Strength, persistence, and perseverance: prepared qualities of a warrior. For Randy Dexter, a U.S. Army veteran, other half, and dad of 3, being a warrior today is about reconstructing and redefining his life after more than a years of service. Far away from the battleground today, that nerve encompasses the world of academic community where Dexter is carving out his place.
The attacks of Sept. 11 drove Dexter to enlist. He followed the example of his grandfather, who served in the Korean War, and signed up with the Army. Dexter acted as a combat medic in Iraq for 11 years. The cutting edge became his momentary home; injury care for battered men and women his typical routine. When he returned stateside he was awarded two Bronze Star medals. He was expected to take in back into life in the Unites States with ease.
However Dexter was a various guy. He was plagued with serious post-traumatic stress disorder, suffered from major depressive disorder. He had actually sustained a serious brain injury– the consequences of being captured in an IED explosion in Iraq. The next four years of his life were spent in intensive treatment, including a number of months in an inpatient center. He coped haunting ideas of suicide. Life after military service included more obstacles than he ever anticipated; the future appeared bleak.
When hope arrived, it came in the form of a service pet dog called Captain. The two were matched together in 2014 in combination with the K9s for Warriors Project. With Captain around, Dexter’s life and challenges appeared to be more bearable.
“We have a special connection,” he stated. “He cannot work without me– or me without him.”
The sweet and loyal laboratory mix altered Dexter’s life, and let him start the steps of recovery. One of those actions consisted of returning to school, where Captain accompanies Randy in and out of the classroom.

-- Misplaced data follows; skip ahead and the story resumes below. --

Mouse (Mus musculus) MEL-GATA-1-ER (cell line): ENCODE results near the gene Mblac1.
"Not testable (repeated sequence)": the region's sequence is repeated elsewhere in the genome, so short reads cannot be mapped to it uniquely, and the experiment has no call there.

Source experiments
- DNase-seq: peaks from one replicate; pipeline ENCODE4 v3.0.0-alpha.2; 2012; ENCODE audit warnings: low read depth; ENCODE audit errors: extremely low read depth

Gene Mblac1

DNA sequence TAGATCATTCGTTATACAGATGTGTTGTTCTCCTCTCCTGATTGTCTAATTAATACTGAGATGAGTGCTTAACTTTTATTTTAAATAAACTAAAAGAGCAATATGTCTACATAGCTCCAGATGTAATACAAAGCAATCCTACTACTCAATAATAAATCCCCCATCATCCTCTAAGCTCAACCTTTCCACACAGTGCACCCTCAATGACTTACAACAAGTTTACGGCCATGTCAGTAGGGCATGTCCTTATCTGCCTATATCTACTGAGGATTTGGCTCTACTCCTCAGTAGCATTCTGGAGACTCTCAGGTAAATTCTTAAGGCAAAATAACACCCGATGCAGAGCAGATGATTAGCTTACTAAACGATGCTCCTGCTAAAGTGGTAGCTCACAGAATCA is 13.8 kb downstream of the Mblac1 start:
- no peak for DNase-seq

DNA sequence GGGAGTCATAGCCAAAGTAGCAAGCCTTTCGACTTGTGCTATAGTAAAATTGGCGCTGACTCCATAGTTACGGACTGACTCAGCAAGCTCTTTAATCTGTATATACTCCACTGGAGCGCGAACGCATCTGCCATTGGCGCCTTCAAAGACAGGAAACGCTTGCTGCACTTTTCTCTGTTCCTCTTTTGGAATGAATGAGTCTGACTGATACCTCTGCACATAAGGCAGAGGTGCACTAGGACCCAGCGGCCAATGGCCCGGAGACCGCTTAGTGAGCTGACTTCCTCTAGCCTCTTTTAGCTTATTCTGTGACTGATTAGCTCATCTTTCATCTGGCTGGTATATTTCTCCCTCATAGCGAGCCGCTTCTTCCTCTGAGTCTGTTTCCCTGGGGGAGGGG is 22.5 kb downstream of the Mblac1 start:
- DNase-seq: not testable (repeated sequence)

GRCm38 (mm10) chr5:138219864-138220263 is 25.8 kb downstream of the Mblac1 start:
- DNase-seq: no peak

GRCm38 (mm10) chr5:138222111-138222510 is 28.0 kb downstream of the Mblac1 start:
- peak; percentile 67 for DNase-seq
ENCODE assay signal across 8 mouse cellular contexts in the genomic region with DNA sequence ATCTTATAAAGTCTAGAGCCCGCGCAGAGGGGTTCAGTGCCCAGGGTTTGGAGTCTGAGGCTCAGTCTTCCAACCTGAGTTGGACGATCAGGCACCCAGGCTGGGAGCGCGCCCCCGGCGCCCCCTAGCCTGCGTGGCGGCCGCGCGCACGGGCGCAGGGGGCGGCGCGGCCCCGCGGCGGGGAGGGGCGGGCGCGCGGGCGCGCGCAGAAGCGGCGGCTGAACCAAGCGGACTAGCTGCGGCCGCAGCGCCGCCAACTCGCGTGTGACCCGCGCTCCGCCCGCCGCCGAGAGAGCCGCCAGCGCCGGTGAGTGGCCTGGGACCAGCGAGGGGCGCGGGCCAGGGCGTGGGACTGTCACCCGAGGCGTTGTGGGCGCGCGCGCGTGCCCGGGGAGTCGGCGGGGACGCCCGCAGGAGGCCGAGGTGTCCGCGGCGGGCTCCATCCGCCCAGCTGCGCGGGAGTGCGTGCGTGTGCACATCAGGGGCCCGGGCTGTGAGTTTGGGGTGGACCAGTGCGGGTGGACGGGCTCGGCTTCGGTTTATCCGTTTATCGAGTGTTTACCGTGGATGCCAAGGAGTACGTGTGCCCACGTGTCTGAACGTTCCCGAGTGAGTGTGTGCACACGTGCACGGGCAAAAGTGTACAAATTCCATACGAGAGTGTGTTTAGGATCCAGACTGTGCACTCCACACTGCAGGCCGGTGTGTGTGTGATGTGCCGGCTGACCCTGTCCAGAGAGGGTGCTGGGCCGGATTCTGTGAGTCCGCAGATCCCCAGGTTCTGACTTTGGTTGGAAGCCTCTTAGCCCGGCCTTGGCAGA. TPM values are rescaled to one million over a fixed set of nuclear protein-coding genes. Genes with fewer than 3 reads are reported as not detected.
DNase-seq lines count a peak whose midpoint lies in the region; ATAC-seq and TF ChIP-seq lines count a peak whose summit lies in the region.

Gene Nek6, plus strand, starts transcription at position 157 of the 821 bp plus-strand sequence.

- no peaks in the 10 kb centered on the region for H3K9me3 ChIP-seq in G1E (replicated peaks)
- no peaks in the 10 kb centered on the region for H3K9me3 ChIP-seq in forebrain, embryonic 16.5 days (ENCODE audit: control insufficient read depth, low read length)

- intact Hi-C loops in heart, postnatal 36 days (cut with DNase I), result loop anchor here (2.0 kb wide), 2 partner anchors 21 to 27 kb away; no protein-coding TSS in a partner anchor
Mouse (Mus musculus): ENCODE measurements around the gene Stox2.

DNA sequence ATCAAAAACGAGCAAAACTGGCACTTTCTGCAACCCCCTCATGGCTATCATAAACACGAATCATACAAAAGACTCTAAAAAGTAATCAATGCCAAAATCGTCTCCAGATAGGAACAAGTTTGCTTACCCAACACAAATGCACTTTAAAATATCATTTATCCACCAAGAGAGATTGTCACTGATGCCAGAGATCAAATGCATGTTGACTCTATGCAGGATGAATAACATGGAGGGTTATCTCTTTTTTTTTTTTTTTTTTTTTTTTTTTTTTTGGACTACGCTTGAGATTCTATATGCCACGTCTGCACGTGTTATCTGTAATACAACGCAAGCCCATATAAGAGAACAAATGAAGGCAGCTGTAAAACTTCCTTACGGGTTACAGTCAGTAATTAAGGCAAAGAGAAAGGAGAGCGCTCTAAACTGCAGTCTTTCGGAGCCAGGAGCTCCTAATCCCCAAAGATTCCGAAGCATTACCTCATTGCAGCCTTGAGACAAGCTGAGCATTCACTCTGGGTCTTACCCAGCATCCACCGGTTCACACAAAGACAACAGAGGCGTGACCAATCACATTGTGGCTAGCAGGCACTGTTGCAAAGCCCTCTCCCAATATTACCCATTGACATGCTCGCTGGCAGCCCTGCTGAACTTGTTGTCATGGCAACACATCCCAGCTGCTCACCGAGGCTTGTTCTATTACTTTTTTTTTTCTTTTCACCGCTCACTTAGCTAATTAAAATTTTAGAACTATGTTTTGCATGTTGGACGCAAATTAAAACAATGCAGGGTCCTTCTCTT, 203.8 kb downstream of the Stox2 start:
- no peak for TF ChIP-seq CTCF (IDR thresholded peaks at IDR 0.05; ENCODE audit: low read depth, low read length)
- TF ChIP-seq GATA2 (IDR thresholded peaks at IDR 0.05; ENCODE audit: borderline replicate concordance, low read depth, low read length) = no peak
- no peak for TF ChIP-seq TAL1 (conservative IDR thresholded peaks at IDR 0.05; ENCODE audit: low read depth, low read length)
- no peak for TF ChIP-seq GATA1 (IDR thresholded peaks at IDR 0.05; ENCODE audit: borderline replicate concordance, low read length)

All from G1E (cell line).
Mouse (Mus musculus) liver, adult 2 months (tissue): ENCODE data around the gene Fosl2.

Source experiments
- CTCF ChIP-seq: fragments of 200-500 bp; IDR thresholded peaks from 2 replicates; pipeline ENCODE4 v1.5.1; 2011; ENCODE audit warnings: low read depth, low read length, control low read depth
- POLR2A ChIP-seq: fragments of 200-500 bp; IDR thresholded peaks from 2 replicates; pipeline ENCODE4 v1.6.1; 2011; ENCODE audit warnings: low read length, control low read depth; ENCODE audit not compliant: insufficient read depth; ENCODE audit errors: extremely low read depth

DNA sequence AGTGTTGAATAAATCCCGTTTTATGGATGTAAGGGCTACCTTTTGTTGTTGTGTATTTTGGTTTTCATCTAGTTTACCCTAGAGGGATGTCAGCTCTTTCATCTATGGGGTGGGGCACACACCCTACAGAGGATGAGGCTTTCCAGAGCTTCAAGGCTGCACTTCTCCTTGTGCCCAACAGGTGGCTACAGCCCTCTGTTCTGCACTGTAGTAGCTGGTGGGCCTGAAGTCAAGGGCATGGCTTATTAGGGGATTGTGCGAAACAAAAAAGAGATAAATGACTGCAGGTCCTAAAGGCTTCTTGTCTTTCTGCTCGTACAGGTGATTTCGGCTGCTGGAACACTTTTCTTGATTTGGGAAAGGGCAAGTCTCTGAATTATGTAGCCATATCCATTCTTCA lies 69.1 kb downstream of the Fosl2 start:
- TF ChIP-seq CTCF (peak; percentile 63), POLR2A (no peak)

For many veterans, the transition to a university finding out environment is intimidating. A common belief is that being in the armed force is a security blanket of sorts– a neighborhood of brothers and siblings working toward a regimented objective. To go from having that familiarity and function to a brand-new and typically individualistic campus environment is frightening, can be a battle for lots of veterans.
When Dexter and Captain resumed classes at UNLV, they found the support of the Military & Veteran Provider Center and the trainee organization Rebel Vets. These two school resources offered support that includes, financial aid resources, school and community assistance services, discounted-housing programs, and different networks for veteran employment opportunities.
“The groups intend to create a neighborhood that eases the transition from military life to civilian life,” Dexter said.
With the assistance of the center, Rebel Vets and Captain, Dexter grows in his academic career.
“UNLV is so great about promoting the veterans,” Dexter stated. “No one embodies the UNLV motto of ‘Daring, different, and diverse’ more so than the Rebel Veterinarians.”
Dexter is the current president of Rebel Vets under the center’s director, Ross Bryant, whom Dexter calls his “good example,” and off campus Dexter has actually ended up being an outspoken supporter for service canines and their advantages to veterans with PTSD. He travels around the country with Captain and K9s for Warriors on an objective to highlight his experience and aid others.
Dexter’s return to civilian life could have remained bleak, however his guts off the battleground led him to the right connections and camaraderie he needed to be successful.
“I wish to strive and reveal my kids that if your daddy can do it and so can you,” Dexter stated. “Resiliency is something I really live by.”
That resiliency is a truth today for Dexter, and his network on school and in Las Vegas. To paraphrase The Beatles, he manages with a little help from his buddies.